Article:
History Behind the Civilian Conservation Corps in Cades Cove TN
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While traveling along the Cades Cove Loop, you may have noticed a historical marker across from the Missionary Baptist Church that honors the Civilian Conservation Corps or CCC. This marker refers to the group of men who were responsible for building the roads, bridges, campgrounds, trails, and picnic areas that we all enjoy today, which is why the rock plaque states “If you seek their monument, look about you.” Here is the history behind the Civilian Conservation Corps in Cades Cove TN:
Founding of the Civilian Conservation Corps
The CCC was established by Franklin D. Roosevelt in 1933 as part of his New Deal legislation. The goal was to put hundreds of thousands of young men to work on environmental conservation projects to combat unemployment during the Great Depression. The United States Army organized the transportation of enrollees to work in camps across the country, which put more than 300,000 men to work! These men, who were all ages 18 to 25, were enlisted for a minimum of 6 months and paid $30 once a month for their work.
CCC Camps in the Smoky Mountains
There were roughly 22 CCC Camps in the Smoky Mountains alone from 1933 to 1942, and as many as 4,000 men worked in these camps including those in Cades Cove TN! During their time in the camps, the men built trails, bridges, and campgrounds in an effort to encourage citizens to get out and enjoy America’s natural resources. Much of the early development of facilities and restoration of the early settlers’ buildings was done by the Civilian Conservation Corps, and they also constructed the Sugarlands Visitor Center and the Rockefeller Memorial near Newfound Gap. They even built the water system that still serves the Newfound Gap area today!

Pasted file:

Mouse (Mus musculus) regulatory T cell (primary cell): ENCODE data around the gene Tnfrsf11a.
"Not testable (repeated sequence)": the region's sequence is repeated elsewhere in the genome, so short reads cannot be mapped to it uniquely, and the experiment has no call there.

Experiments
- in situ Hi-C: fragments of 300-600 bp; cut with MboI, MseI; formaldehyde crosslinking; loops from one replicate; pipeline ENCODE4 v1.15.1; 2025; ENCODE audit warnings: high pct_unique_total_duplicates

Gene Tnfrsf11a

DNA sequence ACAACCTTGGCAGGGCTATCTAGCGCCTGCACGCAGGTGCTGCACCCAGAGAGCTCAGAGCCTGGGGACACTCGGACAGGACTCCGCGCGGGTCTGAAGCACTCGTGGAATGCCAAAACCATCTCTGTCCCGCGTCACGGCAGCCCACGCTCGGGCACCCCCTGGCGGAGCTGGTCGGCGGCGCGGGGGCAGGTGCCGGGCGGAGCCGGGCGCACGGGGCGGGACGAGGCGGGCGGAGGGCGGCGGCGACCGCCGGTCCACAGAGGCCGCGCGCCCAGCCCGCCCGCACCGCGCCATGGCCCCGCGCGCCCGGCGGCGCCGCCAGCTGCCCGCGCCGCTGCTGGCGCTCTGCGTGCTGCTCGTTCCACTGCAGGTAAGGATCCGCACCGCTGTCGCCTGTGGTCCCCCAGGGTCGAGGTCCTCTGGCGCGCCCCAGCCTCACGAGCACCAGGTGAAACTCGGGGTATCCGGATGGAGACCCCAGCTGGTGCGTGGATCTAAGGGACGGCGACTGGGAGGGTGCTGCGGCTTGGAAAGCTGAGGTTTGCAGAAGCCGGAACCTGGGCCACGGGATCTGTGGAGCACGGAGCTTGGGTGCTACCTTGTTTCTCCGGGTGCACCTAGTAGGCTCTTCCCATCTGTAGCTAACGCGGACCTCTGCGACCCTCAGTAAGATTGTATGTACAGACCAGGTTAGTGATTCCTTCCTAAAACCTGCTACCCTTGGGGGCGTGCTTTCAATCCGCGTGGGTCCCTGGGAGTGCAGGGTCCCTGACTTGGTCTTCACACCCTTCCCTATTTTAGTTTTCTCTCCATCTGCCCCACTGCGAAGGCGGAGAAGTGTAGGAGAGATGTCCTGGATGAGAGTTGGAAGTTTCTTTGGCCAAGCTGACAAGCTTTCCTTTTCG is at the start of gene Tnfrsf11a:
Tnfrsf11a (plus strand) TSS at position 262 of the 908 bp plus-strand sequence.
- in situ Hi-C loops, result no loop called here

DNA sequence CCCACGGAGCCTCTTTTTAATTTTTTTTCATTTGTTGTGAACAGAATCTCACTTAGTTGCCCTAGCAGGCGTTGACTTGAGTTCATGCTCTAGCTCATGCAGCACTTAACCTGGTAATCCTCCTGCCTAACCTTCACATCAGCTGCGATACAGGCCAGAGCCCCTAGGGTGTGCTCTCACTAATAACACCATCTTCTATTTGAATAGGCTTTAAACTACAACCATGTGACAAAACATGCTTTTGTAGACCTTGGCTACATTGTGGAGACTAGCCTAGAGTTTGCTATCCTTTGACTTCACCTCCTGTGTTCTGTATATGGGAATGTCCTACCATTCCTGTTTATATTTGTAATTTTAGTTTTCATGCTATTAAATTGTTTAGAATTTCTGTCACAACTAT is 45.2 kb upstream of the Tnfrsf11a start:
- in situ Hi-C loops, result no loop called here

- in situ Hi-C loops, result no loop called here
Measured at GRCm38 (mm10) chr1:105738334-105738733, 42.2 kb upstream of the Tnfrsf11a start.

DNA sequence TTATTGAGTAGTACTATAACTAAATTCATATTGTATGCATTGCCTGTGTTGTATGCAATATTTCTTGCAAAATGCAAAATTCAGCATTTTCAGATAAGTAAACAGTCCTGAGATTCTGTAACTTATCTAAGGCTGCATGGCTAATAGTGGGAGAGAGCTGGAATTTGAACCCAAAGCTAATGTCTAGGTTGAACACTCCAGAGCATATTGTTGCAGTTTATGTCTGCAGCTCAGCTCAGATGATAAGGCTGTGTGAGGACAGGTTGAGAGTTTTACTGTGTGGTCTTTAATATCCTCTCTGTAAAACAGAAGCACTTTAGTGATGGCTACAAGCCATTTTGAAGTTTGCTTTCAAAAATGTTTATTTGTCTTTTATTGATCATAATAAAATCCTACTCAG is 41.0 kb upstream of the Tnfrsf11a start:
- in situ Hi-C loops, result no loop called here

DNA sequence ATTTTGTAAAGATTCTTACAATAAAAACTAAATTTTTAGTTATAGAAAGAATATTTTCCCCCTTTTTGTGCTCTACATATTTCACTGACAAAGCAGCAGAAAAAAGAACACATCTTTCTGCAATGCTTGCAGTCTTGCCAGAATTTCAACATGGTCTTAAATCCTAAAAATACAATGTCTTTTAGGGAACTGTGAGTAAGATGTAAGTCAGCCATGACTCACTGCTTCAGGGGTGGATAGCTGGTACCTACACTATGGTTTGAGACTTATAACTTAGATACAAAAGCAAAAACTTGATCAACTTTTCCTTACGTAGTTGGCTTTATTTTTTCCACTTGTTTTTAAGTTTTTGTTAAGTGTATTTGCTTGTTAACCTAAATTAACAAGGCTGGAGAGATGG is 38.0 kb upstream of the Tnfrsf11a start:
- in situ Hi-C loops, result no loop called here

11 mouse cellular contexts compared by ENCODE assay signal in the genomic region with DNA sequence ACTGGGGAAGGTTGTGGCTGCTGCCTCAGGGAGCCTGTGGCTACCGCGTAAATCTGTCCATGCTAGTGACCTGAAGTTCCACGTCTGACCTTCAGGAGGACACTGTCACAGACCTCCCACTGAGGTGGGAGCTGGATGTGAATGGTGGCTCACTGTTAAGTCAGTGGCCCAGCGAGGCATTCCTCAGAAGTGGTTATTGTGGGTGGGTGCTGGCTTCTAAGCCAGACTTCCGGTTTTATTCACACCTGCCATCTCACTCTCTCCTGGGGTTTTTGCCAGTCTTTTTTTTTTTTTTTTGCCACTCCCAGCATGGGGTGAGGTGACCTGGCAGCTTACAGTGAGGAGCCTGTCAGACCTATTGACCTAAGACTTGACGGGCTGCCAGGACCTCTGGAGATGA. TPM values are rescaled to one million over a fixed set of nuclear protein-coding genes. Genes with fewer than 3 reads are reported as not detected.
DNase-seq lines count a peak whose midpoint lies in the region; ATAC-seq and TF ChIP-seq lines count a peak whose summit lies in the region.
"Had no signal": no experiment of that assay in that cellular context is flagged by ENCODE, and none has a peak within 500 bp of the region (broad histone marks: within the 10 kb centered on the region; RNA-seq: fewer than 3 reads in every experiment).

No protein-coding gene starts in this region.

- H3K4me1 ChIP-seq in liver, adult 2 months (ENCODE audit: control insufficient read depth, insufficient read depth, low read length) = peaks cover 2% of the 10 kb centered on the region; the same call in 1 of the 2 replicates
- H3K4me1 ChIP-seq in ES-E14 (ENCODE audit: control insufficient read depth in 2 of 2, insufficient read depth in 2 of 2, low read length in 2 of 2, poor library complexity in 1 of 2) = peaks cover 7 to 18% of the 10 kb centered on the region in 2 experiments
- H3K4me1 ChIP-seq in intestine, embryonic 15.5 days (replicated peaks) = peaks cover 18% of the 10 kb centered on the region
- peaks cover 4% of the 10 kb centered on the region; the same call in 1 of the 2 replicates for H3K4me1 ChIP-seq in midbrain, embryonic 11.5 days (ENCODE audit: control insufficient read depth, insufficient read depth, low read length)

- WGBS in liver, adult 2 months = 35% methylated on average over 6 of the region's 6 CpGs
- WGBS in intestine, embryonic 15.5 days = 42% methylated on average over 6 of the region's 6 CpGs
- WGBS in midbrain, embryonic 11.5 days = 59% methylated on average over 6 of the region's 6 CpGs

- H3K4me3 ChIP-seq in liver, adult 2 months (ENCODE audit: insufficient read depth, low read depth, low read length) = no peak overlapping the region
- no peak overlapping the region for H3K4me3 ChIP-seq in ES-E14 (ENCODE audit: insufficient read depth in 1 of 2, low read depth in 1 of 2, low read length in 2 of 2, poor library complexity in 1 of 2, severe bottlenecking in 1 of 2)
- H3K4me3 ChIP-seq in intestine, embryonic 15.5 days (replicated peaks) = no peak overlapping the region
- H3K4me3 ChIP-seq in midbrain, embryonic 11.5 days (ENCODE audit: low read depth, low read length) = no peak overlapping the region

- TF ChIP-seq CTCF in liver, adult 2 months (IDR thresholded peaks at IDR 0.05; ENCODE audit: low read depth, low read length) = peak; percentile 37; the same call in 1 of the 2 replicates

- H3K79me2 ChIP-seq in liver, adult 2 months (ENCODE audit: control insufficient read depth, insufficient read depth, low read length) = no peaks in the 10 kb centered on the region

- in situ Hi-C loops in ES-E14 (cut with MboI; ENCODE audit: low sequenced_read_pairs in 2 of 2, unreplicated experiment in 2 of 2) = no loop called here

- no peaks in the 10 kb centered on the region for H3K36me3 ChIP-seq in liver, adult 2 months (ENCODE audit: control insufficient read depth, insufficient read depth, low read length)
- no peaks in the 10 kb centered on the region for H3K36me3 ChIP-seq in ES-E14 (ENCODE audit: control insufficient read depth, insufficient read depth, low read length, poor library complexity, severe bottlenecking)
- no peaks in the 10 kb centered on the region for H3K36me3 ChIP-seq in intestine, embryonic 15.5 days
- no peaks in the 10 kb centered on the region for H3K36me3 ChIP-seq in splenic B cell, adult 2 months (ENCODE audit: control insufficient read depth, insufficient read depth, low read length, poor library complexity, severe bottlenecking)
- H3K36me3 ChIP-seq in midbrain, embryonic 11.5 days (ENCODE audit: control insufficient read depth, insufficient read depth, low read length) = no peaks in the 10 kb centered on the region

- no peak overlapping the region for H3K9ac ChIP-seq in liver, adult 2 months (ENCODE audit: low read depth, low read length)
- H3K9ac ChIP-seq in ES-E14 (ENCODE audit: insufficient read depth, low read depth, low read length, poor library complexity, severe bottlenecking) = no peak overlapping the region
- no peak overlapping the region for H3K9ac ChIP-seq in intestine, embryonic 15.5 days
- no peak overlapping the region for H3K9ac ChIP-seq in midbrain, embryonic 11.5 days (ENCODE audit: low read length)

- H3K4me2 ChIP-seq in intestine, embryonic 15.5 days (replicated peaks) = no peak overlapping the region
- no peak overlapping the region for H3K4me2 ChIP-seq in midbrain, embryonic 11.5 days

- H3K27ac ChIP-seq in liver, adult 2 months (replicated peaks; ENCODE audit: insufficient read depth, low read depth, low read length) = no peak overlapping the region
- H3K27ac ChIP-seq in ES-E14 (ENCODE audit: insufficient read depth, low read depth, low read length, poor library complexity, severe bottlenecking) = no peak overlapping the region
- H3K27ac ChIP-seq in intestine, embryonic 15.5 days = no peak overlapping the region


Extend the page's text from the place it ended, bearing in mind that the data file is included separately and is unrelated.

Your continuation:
End of the CCC
At the start of World War II, the majority of CCC camps were closed down as Congress discontinued funding and allocated the nation’s resources towards the war effort. Many of the young men who worked in the camps were also needed to fight in the military, so the CCC camps essentially turned into ghost towns. By the time the program ended, Roosevelt’s “Tree Army” had planted more than 3.5 billion trees on barren land and contributed to an impressive number of state and national park structures! The CCC became a model for future conservation programs and today more than 100 corps programs operate at local, state, and national levels.
Evidence of the CCC in the Smokies
There are monuments and statues across the country that are dedicated to the CCC, including the historical marker in Cades Cove TN. While very little evidence of the CCC Camps still exists in the Smokies, a keen eye may catch some remnants while traveling the Cades Cove Loop Road. The building ruins in the fields across from the Primitive Baptist Church are thought to have been part of the CCC Camps. Also, if you visit the loop road during the spring months, you may be able to make out “Co. 5427” written in daffodils to the right of the Missionary Baptist Church. This was a CCC Camp Identification Number that was planted when the park’s trails were originally created.
Now that you know the background of the Civilian Conservation Corps in Cades Cove TN, be sure to visit the historical marker that honors the hardworking men of the CCC! Click here to learn more about the fascinating history of Cades Cove!